Contacting the solar cell, i.e. the electrical connection of emitter 1 a and base 1 b with the corresponding contact electrodes, i.e. negative-contact strip conductors 3 a for contacting the emitter, positive-contact strip conductors 3 b for contacting the base occurs by means of the contact holes 6 a and 6 b designed as blind holes, preferably produced perpendicular above the respective contact electrodes through the active semiconductor layer 1. The distance and the size of the contact channels 6 a and 6 b have to be optimized in such a manner ensuring, on the one hand, good conductance of the charge carrier from the solar cell into the strip conductor and, on the other hand, least possible loss of the solar cell material.
Realization of electric contacting occurs by means of the following steps:
Prior to formation of the emitter, i.e. producing the top semiconductor layer zone 1 a, the blind holes 6 a to be used for contacting the emitter are created through the active layer 1 to the insulation layer 5. (See FIG. 3a.) The location of the blind holes 6 a is selected in such a manner that they are situated above the negative-contact electrodes 3 a. The blind holes 6 a may be etched, produced by laser or produced by means of high-pressure particle radiation. Sawing small slits or crosses is also possible.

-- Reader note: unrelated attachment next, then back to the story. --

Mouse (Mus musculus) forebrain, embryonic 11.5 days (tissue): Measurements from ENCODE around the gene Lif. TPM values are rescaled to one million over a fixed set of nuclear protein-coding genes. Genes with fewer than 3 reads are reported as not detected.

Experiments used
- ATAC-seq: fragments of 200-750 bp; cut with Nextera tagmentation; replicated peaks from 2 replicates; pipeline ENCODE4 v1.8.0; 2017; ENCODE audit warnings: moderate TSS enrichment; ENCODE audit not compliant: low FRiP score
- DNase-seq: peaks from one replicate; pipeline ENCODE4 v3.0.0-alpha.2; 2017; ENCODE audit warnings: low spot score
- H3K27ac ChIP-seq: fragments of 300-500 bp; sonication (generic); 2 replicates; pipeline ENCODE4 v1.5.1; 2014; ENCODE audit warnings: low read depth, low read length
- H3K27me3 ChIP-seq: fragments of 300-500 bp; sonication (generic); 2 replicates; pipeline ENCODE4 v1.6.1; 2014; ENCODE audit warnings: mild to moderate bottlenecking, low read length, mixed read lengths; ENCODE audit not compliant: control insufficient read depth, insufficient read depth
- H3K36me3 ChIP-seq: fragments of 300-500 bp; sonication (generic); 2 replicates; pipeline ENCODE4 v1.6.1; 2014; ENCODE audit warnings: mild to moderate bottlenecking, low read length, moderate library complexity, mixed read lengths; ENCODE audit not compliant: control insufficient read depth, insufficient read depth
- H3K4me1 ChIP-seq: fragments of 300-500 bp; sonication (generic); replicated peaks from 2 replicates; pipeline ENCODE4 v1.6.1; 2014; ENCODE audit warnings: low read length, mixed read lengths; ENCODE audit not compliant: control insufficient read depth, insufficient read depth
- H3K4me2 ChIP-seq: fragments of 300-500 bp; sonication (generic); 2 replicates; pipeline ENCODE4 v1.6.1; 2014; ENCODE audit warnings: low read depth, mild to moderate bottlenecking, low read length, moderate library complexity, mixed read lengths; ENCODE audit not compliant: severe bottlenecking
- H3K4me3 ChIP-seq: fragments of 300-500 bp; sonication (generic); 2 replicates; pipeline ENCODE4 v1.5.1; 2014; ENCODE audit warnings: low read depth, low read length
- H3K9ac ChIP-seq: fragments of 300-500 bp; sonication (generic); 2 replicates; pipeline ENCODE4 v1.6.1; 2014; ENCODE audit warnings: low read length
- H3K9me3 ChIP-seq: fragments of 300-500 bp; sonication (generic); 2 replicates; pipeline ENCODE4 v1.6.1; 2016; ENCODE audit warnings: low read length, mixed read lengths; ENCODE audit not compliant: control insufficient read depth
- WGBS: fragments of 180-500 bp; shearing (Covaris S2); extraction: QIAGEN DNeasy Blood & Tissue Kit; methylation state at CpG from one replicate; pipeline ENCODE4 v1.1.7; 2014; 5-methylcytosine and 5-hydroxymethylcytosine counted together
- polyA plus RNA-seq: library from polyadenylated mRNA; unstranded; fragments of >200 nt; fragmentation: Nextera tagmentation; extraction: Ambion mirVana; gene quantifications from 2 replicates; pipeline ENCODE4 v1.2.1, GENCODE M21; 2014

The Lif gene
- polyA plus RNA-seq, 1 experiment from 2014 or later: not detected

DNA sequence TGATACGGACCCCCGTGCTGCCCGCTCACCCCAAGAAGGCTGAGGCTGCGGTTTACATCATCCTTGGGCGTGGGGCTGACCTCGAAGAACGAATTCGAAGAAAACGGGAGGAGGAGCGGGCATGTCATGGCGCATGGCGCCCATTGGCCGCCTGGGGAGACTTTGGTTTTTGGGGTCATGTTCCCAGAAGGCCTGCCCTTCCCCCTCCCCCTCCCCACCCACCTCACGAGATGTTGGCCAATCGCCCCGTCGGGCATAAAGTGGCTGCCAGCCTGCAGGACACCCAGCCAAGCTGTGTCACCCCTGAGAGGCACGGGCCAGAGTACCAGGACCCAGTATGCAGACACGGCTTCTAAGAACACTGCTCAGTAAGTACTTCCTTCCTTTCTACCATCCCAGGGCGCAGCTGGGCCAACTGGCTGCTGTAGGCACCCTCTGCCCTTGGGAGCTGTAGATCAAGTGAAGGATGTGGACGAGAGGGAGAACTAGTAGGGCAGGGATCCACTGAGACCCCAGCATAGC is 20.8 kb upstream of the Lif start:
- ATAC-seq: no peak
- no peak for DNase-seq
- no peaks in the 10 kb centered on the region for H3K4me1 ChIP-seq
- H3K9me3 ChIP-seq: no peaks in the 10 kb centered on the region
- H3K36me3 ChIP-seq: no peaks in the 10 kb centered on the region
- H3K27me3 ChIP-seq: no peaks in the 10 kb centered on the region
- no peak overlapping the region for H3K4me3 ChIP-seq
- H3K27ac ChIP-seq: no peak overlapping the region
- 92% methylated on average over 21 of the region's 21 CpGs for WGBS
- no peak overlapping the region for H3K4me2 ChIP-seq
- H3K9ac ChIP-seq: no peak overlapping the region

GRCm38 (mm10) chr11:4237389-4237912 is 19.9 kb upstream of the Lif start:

Subsequently formation of the emitter, in which the entire free surface of the semiconductor layer 1 a, thus also the flanks of the blind holes 6 a, are fully coated with a fully coated emitter layer 1 a (FIG. 3b) formed by means of diffusion.
Following formation of the emitter, the bottom of the emitter contact channels 6 a is driven through the insulation layer 5 until the blind holes 6 a meet the metallic negative-contact electrodes 3 a (FIG. 3c).
Also following formation of the emitter, above the positive-contact electrodes 3 b, the blind holes 6 b are produced through the layer sequence la and 1 a to the positive-contact electrodes. The electrical contact to the base layer 1 b is to be produced through these blind holes 6 b (FIG. 3c).